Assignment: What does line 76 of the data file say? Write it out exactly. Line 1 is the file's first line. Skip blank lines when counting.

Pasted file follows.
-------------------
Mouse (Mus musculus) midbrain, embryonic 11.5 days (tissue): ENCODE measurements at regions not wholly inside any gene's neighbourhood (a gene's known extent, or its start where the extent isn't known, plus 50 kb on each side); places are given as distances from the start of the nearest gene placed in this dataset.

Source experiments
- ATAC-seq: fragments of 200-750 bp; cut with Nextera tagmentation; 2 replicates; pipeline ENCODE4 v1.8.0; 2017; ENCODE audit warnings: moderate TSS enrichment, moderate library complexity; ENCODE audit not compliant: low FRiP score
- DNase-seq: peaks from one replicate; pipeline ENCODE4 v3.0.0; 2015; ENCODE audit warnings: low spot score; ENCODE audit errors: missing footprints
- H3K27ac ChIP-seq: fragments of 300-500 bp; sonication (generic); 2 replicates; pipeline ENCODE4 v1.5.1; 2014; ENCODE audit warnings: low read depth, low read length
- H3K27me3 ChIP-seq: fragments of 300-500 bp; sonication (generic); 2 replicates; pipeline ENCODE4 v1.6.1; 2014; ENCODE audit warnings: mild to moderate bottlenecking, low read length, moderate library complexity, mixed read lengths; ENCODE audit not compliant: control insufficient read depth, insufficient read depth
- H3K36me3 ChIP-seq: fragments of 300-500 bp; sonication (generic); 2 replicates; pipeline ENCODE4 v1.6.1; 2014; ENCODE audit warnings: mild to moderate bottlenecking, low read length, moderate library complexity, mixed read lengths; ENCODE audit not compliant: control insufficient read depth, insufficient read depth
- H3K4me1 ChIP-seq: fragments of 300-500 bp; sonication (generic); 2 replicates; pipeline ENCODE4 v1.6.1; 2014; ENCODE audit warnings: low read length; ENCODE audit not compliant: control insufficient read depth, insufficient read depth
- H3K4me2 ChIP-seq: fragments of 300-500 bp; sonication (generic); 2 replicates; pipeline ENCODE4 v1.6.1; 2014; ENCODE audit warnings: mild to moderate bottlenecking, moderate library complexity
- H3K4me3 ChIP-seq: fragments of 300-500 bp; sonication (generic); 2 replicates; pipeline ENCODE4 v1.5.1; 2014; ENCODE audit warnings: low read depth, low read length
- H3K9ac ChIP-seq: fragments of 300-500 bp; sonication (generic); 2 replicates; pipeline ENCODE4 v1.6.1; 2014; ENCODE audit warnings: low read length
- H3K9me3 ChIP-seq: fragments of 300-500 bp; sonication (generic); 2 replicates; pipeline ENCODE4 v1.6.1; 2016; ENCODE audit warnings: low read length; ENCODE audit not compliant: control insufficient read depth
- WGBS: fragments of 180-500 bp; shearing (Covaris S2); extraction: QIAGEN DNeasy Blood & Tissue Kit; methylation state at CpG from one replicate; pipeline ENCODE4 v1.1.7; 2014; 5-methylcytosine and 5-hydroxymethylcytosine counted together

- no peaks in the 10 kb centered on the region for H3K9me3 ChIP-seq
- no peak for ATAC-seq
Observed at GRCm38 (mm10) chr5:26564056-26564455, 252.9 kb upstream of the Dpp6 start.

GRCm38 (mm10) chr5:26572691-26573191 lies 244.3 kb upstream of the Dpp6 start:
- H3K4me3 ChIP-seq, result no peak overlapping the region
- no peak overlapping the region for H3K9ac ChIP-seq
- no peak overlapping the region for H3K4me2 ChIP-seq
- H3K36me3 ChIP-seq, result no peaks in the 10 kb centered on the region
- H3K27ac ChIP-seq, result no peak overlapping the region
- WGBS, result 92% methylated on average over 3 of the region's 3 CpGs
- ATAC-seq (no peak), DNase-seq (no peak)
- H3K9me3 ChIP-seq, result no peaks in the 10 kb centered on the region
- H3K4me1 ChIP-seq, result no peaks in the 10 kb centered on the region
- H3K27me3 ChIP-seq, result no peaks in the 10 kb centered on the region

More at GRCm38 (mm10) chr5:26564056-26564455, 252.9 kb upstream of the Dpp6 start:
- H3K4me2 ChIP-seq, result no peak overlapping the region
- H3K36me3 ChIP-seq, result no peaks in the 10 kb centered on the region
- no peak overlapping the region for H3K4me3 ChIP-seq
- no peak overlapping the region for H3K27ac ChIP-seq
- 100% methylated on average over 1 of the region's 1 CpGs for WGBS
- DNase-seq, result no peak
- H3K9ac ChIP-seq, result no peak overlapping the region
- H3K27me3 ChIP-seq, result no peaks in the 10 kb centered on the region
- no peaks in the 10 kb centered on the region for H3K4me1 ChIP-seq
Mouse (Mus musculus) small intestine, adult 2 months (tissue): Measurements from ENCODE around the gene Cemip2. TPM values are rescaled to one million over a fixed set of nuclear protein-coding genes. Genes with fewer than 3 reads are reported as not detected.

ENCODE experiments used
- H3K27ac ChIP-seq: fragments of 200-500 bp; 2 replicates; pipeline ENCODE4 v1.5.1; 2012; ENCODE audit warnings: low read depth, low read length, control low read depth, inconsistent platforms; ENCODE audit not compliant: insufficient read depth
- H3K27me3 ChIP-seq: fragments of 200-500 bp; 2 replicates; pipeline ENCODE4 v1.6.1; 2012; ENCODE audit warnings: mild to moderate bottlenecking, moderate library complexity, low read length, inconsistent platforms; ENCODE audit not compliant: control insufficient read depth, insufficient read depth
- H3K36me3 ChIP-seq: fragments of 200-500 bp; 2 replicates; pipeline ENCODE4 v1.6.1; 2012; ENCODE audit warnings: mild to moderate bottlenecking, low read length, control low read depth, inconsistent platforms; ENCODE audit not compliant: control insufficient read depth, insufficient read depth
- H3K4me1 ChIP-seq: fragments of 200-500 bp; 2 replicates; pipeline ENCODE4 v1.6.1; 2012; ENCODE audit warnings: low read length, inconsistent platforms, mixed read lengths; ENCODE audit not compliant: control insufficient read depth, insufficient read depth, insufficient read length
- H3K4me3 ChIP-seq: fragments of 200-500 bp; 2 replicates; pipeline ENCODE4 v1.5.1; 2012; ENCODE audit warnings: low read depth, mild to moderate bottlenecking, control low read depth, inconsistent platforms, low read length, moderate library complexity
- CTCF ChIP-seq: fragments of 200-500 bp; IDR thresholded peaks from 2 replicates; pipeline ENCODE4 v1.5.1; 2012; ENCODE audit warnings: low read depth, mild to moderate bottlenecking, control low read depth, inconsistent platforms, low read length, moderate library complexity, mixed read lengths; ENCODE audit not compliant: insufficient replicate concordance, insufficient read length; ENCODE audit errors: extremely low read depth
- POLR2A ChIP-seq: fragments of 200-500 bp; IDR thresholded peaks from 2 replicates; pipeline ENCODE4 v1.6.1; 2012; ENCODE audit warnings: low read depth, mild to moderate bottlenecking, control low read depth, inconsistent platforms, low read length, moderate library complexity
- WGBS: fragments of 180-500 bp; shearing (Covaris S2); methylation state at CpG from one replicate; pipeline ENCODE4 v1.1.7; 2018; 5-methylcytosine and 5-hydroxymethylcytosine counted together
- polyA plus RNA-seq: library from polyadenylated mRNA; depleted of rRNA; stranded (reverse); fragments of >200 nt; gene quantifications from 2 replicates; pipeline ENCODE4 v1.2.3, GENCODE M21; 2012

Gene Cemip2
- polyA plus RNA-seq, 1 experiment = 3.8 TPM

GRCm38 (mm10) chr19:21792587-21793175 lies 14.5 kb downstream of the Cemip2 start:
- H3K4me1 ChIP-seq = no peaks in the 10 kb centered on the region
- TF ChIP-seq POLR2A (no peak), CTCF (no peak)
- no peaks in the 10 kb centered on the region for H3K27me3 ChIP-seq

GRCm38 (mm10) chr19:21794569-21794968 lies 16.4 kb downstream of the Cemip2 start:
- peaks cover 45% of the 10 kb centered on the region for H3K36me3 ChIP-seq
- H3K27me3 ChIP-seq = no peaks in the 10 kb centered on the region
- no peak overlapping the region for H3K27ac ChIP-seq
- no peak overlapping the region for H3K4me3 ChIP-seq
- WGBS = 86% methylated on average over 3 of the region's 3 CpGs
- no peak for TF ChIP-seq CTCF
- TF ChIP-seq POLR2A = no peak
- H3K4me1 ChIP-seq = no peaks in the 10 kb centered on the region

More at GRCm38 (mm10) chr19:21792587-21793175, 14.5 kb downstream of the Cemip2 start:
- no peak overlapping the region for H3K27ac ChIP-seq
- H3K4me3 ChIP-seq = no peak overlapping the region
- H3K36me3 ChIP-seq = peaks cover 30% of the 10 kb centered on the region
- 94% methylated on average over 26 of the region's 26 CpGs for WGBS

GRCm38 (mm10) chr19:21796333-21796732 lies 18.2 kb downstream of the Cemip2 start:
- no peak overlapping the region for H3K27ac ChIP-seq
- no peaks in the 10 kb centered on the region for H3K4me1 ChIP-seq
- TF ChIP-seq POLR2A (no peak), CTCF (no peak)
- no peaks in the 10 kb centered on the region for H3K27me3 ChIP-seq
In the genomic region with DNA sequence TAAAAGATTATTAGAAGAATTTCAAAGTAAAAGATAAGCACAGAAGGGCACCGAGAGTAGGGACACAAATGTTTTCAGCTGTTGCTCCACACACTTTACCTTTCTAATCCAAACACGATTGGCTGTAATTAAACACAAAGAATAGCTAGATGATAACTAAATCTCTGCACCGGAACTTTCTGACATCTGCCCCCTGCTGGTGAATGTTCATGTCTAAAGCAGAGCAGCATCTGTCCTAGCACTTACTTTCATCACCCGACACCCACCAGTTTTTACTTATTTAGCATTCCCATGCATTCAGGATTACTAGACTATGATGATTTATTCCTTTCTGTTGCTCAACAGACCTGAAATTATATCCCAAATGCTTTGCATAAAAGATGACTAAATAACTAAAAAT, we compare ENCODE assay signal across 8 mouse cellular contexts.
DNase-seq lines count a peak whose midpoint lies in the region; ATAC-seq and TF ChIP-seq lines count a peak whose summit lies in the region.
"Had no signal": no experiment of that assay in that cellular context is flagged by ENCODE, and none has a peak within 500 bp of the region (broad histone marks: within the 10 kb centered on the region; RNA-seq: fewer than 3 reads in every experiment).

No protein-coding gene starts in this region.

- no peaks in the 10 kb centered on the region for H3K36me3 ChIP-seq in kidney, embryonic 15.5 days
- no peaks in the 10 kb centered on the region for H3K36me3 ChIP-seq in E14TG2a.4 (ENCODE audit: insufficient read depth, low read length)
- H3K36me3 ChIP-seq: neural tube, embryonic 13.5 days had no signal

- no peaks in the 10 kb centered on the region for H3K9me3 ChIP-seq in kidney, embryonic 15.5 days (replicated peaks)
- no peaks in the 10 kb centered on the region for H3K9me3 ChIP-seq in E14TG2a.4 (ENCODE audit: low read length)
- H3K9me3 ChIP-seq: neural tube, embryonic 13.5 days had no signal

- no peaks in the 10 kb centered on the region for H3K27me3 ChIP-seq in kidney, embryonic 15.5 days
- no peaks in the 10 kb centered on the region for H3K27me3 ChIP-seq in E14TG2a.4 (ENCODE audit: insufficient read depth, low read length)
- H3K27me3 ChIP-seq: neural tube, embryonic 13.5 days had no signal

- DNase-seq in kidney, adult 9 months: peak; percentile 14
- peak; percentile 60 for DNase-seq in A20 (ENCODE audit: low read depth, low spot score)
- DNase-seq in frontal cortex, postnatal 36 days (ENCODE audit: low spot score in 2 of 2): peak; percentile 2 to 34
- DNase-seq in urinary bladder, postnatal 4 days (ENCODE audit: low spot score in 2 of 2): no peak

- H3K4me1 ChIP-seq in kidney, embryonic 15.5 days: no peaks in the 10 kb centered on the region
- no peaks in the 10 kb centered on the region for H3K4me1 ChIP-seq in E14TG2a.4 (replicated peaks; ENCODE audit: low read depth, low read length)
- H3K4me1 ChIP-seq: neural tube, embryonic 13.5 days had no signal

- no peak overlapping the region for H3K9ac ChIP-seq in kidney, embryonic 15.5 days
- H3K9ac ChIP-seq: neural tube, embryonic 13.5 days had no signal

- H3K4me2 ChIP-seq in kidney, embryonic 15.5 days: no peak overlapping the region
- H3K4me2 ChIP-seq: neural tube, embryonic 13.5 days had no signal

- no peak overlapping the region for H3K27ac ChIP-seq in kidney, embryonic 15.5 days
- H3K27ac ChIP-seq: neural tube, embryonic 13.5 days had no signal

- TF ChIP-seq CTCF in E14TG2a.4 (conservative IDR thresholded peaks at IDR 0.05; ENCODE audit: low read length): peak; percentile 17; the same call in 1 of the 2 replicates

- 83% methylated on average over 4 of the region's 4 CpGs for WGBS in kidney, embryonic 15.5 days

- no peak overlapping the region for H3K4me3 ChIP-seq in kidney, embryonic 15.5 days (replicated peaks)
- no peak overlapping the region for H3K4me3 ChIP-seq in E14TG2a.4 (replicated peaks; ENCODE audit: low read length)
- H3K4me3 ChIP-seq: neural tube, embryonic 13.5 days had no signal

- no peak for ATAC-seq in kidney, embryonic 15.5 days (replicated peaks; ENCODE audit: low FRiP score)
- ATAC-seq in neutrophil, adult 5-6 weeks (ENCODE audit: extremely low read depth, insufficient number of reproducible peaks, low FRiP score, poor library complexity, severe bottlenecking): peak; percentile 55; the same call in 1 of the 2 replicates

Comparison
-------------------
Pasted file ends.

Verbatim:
"Had no signal": no experiment of that assay in that cellular context is flagged by ENCODE, and none has a peak within 500 bp of the region (broad histone marks: within the 10 kb centered on the region; RNA-seq: fewer than 3 reads in every experiment).